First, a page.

Hennepin County Sued for Low Quality Child Protective Services

The county is accused of failing to protect the rights of children.

MINNEAPOLIS- Hennepin County was among the defendants in a recent lawsuit which holds that the county, and the child protection services it provides, are failing to protect the rights of children.

Two years ago Minnesotans were appalled by the maltreatment and death of four-year old, Eric Dean, due to the abuse of his stepmother. Legislation was drafted in order to give greater funding and oversight to child protective services, with the hope of preventing such a tragedy from happening again. The recent lawsuit may show that these efforts have not been entirely successful.

The plaintiffs of the case are representatives of the children, who believe that the children have been negatively affected by the actions of the defendants. Hennepin County is among a number of defendants included in the lawsuit.The Hennepin Dpt of Human Services and Public Health is also among a large list of government employees and entities included in the suit.

Interestingly, the lawsuit does not seek monetary damages, but rather seeks systemic reform to the child protection services, which it alleges violates the constitutional rights of children. The suit claims in particular that the constitution and federal law, “which vests vulnerable children with the right to be free from the risk of unnecessary harm,” is not currently being upheld by Hennepin County.  

The lawsuit also asserts,“it is the express and longstanding policy of the State of Minnesota, ‘to protect children whose health or welfare may be jeopardized through physical abuse, neglect, or sexual abuse.’”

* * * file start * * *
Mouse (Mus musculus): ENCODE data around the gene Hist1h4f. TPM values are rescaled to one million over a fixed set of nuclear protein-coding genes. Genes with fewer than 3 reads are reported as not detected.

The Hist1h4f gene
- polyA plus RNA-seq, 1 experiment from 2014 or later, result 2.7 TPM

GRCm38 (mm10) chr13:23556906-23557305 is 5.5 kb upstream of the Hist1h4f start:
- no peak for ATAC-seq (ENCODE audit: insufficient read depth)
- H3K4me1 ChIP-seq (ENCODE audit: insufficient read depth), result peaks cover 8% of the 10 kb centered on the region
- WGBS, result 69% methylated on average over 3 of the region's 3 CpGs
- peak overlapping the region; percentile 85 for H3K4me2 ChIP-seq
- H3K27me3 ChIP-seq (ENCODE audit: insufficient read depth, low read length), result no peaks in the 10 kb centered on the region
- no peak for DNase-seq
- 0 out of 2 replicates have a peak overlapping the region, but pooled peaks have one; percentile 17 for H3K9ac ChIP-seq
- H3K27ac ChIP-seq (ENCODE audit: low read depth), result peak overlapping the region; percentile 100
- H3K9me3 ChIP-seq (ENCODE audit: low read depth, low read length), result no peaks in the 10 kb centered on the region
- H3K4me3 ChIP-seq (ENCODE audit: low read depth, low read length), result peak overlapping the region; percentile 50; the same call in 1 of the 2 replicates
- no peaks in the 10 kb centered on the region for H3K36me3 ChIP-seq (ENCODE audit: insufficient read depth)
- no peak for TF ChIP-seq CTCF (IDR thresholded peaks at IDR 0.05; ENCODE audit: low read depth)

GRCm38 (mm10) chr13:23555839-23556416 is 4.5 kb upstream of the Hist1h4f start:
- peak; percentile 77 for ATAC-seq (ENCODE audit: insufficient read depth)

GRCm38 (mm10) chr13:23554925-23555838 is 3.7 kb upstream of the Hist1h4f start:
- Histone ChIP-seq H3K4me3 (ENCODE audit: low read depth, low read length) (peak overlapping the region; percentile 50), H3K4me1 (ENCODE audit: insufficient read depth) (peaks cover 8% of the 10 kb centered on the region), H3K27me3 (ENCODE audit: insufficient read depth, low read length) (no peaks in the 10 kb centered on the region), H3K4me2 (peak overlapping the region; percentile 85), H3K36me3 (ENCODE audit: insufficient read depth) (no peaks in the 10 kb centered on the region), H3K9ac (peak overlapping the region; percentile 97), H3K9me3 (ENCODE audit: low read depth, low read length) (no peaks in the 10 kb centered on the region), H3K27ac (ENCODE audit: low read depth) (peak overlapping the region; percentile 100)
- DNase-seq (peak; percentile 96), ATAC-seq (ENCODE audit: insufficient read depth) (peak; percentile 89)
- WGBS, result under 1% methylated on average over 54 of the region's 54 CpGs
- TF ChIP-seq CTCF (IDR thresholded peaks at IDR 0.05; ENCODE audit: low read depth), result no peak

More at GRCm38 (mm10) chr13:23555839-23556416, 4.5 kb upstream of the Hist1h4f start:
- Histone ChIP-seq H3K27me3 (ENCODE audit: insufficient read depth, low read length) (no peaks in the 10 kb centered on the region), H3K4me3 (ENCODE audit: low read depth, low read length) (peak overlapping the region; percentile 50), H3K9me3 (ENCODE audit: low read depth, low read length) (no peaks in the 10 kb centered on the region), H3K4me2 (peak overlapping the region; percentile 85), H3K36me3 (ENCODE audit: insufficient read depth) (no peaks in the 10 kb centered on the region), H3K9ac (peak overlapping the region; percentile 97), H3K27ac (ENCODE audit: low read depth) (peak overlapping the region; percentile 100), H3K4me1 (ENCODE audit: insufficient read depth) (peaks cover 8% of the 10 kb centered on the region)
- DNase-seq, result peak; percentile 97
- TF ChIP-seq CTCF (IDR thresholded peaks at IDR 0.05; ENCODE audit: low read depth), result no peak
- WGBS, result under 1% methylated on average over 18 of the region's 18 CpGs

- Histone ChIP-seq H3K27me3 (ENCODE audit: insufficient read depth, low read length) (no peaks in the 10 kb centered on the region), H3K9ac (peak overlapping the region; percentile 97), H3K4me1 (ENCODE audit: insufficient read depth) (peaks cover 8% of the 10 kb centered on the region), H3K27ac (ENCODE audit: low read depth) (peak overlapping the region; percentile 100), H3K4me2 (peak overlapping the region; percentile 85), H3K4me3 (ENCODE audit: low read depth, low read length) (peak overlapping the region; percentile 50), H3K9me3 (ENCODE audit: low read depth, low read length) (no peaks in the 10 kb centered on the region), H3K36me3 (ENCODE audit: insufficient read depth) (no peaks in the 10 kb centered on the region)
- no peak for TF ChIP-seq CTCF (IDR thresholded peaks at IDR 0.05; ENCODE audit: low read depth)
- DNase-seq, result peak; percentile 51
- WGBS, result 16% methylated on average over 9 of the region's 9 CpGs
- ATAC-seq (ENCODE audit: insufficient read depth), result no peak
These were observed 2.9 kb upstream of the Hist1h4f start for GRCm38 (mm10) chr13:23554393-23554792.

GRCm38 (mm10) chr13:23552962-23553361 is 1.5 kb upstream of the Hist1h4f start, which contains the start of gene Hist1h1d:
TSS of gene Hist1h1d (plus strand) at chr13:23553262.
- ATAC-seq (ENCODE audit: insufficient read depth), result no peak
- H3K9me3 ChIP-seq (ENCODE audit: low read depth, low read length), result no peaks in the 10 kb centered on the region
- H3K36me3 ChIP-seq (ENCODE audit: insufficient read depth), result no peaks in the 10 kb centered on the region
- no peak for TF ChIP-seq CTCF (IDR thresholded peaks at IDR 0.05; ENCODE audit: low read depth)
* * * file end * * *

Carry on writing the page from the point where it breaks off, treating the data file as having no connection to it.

In a 94 page document, the plaintiffs lay out ten instances where they believe Hennepin County has neglected the welfare of children.  One such case includes seven-year old girl, who was repeatedly abused over a three year period. The plaintiff contends that the case was never thoroughly investigated, despite red flags.

According to state data, in 2016, 18.3 percent of foster care children in Minnesota are returned to care within a year of being reunited with their families. This is compared to the federal benchmark of 8.3 percent. This data brings into doubt the effectiveness of Minnesota’s child protection institutions.

A workforce study done by the University of Minnesota Twin Cities indicates a huge problem facing the child protective services is case overload, leading to caseworkers not being able to devote the amount of time necessary to each case. Furthermore, 83 percent of child protection caseworkers in Minnesota reported experiencing secondary traumatic stress, while 45 percent have looked for new jobs in the past year. These findings indicate that the employees at the department may be underperforming for reasons other than pure negligence.

As the lawyer for the plaintiff stated in an interview with the Star Tribune, “We’re doing this to reform a system that we think is badly broken.”

Henry Carras